Back in 1913, Woodrow Wilson began his first term as president, and Americans first filed Form 1040s. Right from the beginning, Congress told the IRS to enforce rigid rules for compensation and to forget about gifts. The IRS followed orders.
It tells individuals who receive money or other assets as compensation for their efforts that they have to report those items as income, and it tells individuals who receive money or other assets as “gifts” that they don’t have to report those items as income.
Given these differences, the courts often have to resolve vexing wrangles about whether cash and other items at issue should be characterized as gifts, as the recipients assert, or should be characterized as compensation for services rendered, as the IRS asserts.
Not unexpectedly, that becomes the key issue in disputes that pit the agency against individuals who are recipients of cash, cars, dwellings, fur coats, gems and other goodies from benefactors other than their spouses or family members.
Sometimes, the courts quickly decide income-versus-gift disputes. Here’s how the U.S. Tax Court cut to the chase and resolved one particular case.
Drawing a line
It all began in Boston in November of 1962. That’s where and when Byrnece S. Green, then 36 years old and a divorced secretary with a 15-year-old son, met Maxwell Richmond, a wealthy 49-year-old bachelor, whose holdings included licenses to operate three radio stations.
They “met cute” and fell in love, just like Meg Ryan and Tom Hanks in “Sleepless in Seattle.” About a month after they first met, Maxwell proposed marriage and Byrnece accepted. They announced their wedding plans to their families and friends.
Cut to October 1963, when he begged Byrnece to cancel their engagement. The snag: Maxwell’s “mental hang-up” about marriage.
She reluctantly went along with his solution: Just agree to live with him without the benefits of matrimony. In return, he’d leave her “everything.”
Spoiler alert: The arrangement proved to be more advantageous for him than for her. She was loyal to the nth degree and savvy.
Even better, Byrnece was an around-the-clock multitasker. She worked as a stockbroker, spoke on his radio station about financial matters, advised him on his business affairs and investments, monitored his diet, cared for him during illnesses, and accompanied him on business trips and social engagements.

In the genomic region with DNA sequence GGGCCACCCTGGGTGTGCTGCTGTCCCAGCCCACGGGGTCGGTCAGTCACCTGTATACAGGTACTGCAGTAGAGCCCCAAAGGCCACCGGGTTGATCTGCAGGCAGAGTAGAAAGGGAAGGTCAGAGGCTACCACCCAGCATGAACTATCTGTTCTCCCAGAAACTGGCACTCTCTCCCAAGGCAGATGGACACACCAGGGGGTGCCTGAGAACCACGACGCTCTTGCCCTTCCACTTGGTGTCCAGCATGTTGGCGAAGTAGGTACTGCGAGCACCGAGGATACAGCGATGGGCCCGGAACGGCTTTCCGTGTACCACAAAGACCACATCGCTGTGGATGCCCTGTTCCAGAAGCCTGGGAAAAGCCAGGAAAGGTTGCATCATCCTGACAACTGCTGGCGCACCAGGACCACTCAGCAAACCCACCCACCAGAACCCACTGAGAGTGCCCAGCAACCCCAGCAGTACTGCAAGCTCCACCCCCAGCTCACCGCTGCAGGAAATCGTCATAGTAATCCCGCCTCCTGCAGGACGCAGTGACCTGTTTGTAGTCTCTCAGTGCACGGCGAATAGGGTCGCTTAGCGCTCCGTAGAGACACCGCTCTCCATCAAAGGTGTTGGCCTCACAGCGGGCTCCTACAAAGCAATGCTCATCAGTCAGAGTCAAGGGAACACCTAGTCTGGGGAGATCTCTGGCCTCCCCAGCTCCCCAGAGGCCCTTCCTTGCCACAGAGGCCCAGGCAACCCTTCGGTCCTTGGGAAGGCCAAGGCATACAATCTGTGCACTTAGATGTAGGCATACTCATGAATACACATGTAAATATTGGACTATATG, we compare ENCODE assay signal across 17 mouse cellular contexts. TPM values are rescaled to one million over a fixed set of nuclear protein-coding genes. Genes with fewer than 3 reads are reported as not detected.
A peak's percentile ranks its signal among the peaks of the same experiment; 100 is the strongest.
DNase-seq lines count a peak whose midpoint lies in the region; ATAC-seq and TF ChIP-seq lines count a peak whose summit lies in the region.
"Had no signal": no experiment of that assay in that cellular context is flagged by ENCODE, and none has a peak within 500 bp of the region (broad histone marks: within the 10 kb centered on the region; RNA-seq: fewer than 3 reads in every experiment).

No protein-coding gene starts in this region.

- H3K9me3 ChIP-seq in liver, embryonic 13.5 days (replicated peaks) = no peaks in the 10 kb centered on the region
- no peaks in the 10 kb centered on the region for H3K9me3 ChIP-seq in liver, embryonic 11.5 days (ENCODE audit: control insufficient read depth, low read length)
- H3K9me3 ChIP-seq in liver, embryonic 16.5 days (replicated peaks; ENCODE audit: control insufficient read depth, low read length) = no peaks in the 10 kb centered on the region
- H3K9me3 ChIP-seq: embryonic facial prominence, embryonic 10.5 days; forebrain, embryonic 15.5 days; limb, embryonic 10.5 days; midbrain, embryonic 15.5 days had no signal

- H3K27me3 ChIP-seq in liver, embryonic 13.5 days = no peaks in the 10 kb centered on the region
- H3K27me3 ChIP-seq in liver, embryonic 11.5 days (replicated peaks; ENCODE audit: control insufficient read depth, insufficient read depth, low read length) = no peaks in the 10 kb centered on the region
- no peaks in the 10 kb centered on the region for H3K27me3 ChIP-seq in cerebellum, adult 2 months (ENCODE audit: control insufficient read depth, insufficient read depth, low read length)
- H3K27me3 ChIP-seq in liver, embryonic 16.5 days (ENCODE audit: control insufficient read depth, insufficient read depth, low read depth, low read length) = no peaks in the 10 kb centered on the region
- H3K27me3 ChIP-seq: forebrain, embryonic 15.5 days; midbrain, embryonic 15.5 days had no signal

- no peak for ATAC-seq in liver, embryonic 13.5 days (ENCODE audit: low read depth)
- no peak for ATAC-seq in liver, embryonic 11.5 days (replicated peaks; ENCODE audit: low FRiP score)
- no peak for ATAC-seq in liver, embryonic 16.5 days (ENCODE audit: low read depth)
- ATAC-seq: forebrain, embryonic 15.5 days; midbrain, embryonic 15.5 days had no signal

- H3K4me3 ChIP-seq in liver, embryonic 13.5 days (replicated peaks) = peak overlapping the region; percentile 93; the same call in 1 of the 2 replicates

Maxwell somehow never got around to showing his will to Byrnece, but assured his inamorata it provided for her. The two were inseparable until October of 1971, when he died in her arms during a heart attack. That’s when she first became aware of a will that left “Mr. Right’s” entire $7 million estate to his brother and sister.
She sued the estate for the value of services rendered in reliance on his promise. The protracted litigation ended when she agreed to settle for $900,000 payable over two years.
The government gets involved
This wasn’t the end, though. Enter the IRS, because Byrnece decided that she didn’t have to include those payments in her tax returns for 1977 and 1978. The 1040s were accompanied by statements explaining that the payments were nontaxable gifts or bequests from Maxwell; she claimed that all the initiatives that she’d performed were “wifely services.”
The IRS thought otherwise. It determined that she received compensation and owed back taxes and interest.
Byrnece decided to try her luck with the U.S. Tax Court. It sided with the IRS, as did the U.S. Court of Appeals for the 2nd Circuit.
The U.S. Tax Court’s decision emphasized that “the taxability of the proceeds of a lawsuit depends … upon the nature of the claim.” Because Byrnece based her claim on the value of her services, the $900,000 was clearly taxable income.
This is a lesson on the strictures of tax law and the importance of clear estate planning.